Should Americans Get Half Their Calories From Carbs? Two Camps Battle It Out – The Wall Street Journal

A food fight over carbohydrates is shaping up for control of Americans’ plates.

Years after low-carb eating gained attention with the Atkins diet, the low-carb movement is trying to gain wider mainstream acceptance and a nod of government endorsement. The latest battleground is the U.S. government’s dietary guidelines, which are being revised for the first time in five years.

Low-carb advocates believe the current guidelines—which recommend Americans get about half their calories from carbohydrates—are partly to blame for America’s high rates of obesity and Type 2 diabetes. Lining up against them are supporters of plant-based diets, among others, who argue that low-carb diets often include too much saturated fat from meat and dairy products and neglect important sources of nutrients like fruit, certain vegetables and whole grains.

During heated public hearings over the past 18 months, low-carb advocates pushed to include a low-carb diet option in the new dietary guidelines, which the government is expected to finalize in December. A federal advisory committee rejected that idea, saying evidence supporting that approach wasn’t conclusive. Now low-carb advocates have regrouped and are pushing the government to include a disclaimer with the final guidelines saying they are “only for healthy Americans”—marking them irrelevant for the majority of the country who are overweight or have diabetes or prediabetes.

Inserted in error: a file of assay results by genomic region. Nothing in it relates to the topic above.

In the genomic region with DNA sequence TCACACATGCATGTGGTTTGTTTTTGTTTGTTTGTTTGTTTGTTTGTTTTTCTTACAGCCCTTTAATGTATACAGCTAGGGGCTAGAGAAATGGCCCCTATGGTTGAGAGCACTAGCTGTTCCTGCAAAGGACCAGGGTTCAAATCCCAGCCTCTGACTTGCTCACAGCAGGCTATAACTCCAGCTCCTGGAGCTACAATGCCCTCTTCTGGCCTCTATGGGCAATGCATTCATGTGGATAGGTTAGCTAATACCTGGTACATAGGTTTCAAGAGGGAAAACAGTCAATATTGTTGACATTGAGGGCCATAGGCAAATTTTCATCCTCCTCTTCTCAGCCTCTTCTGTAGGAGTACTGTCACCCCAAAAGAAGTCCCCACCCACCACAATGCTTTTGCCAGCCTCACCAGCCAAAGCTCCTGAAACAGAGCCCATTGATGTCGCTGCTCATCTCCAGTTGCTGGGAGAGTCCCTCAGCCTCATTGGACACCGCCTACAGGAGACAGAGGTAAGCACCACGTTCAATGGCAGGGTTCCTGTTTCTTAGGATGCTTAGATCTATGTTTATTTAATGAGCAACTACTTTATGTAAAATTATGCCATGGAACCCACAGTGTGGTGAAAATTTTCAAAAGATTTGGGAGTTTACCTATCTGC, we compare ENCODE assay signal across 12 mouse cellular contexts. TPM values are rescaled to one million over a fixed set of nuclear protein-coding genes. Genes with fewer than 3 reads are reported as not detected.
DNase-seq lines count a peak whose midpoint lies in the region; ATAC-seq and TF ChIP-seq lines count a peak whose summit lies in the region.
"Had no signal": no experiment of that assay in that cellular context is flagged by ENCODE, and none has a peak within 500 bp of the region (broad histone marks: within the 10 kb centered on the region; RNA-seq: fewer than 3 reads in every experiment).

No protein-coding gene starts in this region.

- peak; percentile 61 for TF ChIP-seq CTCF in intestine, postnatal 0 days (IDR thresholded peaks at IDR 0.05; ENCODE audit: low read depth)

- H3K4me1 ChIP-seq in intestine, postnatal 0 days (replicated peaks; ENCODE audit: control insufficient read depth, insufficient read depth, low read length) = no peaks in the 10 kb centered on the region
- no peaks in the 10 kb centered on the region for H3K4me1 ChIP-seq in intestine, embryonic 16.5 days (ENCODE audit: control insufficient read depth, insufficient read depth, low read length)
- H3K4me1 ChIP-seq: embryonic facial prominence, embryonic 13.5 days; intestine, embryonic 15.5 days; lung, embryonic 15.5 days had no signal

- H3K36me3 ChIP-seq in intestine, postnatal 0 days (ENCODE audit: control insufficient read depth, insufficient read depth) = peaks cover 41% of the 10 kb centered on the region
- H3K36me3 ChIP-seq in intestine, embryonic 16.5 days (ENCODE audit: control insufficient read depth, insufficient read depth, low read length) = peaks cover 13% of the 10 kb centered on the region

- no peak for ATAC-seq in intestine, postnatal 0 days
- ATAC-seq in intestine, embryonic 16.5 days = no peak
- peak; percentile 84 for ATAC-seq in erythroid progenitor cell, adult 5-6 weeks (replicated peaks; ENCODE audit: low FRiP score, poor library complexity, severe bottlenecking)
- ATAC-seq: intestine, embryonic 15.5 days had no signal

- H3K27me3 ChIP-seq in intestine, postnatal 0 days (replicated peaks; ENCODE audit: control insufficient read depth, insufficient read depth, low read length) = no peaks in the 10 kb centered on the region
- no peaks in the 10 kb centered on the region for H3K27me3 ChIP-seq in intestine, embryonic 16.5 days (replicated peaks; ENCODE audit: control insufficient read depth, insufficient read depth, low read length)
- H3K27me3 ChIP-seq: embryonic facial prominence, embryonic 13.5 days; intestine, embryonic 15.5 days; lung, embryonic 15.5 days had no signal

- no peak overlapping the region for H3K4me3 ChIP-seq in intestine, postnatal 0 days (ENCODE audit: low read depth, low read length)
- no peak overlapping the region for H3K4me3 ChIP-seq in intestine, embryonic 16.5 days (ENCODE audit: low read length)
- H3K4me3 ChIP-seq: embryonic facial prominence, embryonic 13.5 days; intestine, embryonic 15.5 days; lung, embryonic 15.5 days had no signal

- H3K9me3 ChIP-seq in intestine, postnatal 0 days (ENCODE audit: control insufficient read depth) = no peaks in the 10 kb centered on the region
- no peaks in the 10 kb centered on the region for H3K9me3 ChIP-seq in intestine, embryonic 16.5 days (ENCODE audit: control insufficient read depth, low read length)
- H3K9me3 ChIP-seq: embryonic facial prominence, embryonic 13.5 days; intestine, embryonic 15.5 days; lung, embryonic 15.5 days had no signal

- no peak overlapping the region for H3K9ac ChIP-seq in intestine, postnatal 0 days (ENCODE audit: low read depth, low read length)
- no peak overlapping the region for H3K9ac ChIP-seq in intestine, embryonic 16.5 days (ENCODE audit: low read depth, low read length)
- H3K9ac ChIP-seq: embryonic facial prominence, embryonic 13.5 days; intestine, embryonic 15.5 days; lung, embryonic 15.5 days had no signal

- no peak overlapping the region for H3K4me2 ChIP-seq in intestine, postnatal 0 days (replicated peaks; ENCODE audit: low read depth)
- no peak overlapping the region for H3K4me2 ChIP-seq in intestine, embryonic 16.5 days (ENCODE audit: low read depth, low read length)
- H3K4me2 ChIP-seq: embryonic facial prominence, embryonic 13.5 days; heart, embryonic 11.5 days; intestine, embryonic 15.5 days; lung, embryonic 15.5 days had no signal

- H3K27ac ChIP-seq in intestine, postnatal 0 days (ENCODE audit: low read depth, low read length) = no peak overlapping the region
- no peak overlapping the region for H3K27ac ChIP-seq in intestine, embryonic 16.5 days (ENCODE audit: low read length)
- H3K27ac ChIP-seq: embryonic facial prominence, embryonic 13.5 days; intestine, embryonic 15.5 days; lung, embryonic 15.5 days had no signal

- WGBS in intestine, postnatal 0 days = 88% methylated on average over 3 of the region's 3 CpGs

For many such people, low-carb advocates say it’s unhealthy to follow the current guidelines and better to follow a low-carb approach. “About half of the country has either diabetes or prediabetes, 40% are obese, and if you include overweight Americans it’s about 70%,” says Mark Cucuzzella, director of an advocacy group called the Low-Carb Action Network and a professor and director of low-carb nutrition at the West Virginia University Center for Diabetes and Metabolic Health. “The people that are well, they really don’t need the government’s advice.”